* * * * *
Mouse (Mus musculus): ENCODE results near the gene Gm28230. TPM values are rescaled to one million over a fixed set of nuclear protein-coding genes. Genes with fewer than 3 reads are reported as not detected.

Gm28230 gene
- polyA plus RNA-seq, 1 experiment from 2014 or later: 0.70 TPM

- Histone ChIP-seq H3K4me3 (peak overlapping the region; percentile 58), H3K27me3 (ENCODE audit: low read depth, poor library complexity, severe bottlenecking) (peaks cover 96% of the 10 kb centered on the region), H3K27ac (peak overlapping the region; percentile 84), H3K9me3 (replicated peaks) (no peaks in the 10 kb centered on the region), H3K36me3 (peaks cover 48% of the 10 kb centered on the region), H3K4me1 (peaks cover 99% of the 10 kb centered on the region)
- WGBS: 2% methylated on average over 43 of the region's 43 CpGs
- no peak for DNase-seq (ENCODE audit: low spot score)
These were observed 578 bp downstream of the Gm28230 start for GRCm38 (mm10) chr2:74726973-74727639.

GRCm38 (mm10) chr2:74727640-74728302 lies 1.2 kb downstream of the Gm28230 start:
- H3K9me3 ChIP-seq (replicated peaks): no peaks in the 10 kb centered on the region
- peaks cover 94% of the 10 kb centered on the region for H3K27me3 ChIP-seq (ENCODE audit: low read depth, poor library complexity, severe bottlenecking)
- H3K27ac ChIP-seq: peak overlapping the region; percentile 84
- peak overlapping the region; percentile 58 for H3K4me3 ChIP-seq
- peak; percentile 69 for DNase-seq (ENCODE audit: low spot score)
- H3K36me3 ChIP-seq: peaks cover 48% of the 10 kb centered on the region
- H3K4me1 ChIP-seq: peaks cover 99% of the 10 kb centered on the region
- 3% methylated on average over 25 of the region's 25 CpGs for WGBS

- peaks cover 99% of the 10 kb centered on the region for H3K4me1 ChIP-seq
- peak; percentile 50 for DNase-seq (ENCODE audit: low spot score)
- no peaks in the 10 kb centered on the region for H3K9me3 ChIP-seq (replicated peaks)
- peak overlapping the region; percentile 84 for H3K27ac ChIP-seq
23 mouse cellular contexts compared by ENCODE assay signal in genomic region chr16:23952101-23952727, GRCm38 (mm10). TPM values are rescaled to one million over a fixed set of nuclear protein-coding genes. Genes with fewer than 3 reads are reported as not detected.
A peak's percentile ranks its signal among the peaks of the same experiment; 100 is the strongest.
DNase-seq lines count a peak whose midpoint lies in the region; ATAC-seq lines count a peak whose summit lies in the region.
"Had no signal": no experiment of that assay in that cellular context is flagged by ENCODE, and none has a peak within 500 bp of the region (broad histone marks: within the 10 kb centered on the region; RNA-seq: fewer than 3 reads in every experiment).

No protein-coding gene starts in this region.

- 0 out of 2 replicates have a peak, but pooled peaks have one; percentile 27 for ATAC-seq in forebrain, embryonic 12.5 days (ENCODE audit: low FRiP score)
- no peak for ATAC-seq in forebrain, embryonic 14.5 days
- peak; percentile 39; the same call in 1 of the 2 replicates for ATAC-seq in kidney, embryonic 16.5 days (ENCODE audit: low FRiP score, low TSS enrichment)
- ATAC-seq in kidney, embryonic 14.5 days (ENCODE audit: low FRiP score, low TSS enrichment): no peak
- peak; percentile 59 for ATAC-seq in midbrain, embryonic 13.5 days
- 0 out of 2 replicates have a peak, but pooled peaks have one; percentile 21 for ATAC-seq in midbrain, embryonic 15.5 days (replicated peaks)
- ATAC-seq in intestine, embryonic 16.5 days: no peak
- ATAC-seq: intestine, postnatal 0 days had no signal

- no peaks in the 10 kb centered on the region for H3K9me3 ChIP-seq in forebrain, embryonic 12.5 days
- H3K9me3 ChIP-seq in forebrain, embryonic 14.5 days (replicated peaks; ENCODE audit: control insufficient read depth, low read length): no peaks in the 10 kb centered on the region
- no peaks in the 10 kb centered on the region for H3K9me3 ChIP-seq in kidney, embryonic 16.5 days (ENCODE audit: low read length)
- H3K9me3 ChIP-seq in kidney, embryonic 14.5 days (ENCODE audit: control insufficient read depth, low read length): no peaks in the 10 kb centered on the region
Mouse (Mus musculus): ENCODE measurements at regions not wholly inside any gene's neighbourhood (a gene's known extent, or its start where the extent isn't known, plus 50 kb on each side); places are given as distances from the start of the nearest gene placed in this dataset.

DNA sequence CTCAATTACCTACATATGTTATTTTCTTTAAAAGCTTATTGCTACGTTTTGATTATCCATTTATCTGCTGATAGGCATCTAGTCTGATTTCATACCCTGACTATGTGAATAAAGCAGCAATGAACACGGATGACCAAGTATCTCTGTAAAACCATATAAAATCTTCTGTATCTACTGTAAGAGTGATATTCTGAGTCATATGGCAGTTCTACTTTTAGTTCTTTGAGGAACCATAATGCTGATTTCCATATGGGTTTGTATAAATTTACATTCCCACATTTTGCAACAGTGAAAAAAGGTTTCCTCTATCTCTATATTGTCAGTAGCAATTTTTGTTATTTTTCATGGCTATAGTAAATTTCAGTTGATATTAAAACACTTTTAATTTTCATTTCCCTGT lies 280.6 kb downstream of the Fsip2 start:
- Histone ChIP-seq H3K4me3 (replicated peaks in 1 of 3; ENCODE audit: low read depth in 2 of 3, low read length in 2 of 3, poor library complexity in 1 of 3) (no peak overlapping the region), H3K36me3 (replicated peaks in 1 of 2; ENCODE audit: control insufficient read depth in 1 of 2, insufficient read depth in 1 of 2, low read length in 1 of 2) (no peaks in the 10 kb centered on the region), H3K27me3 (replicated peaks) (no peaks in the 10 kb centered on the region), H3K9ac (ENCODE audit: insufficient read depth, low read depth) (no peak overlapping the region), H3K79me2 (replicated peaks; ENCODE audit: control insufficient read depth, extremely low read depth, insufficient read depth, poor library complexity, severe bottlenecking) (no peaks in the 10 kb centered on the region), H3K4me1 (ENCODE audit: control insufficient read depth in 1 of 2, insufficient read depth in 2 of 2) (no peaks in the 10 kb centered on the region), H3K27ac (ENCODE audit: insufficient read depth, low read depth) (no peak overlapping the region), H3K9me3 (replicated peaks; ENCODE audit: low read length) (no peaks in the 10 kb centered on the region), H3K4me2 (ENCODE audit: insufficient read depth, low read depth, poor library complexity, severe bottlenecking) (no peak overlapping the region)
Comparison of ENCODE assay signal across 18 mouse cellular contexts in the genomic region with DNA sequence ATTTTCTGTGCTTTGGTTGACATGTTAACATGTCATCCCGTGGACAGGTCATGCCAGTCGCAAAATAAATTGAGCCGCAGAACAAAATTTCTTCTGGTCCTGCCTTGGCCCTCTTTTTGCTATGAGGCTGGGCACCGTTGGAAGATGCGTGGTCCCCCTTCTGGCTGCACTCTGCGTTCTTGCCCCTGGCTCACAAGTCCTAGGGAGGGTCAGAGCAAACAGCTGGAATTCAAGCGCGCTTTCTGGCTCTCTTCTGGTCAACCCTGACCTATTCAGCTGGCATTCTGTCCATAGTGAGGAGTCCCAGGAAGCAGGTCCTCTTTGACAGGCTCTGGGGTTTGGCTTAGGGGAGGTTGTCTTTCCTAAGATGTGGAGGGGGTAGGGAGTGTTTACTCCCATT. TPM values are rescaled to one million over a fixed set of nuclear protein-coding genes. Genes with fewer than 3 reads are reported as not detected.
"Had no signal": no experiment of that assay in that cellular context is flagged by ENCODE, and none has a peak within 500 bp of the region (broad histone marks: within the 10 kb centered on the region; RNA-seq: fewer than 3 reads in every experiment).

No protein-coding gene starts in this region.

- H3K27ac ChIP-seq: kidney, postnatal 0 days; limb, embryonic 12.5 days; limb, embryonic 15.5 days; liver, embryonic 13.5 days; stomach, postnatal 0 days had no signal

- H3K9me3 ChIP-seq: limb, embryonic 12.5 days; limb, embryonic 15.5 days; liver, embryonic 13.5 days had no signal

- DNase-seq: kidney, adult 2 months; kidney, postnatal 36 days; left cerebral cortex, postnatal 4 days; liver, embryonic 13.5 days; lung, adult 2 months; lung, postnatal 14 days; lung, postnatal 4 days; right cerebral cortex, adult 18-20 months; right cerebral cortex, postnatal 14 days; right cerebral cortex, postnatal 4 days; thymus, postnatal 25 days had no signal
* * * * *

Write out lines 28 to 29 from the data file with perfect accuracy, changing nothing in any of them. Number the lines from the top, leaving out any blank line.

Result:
- peak; percentile 39; the same call in 1 of the 2 replicates for ATAC-seq in kidney, embryonic 16.5 days (ENCODE audit: low FRiP score, low TSS enrichment)
- ATAC-seq in kidney, embryonic 14.5 days (ENCODE audit: low FRiP score, low TSS enrichment): no peak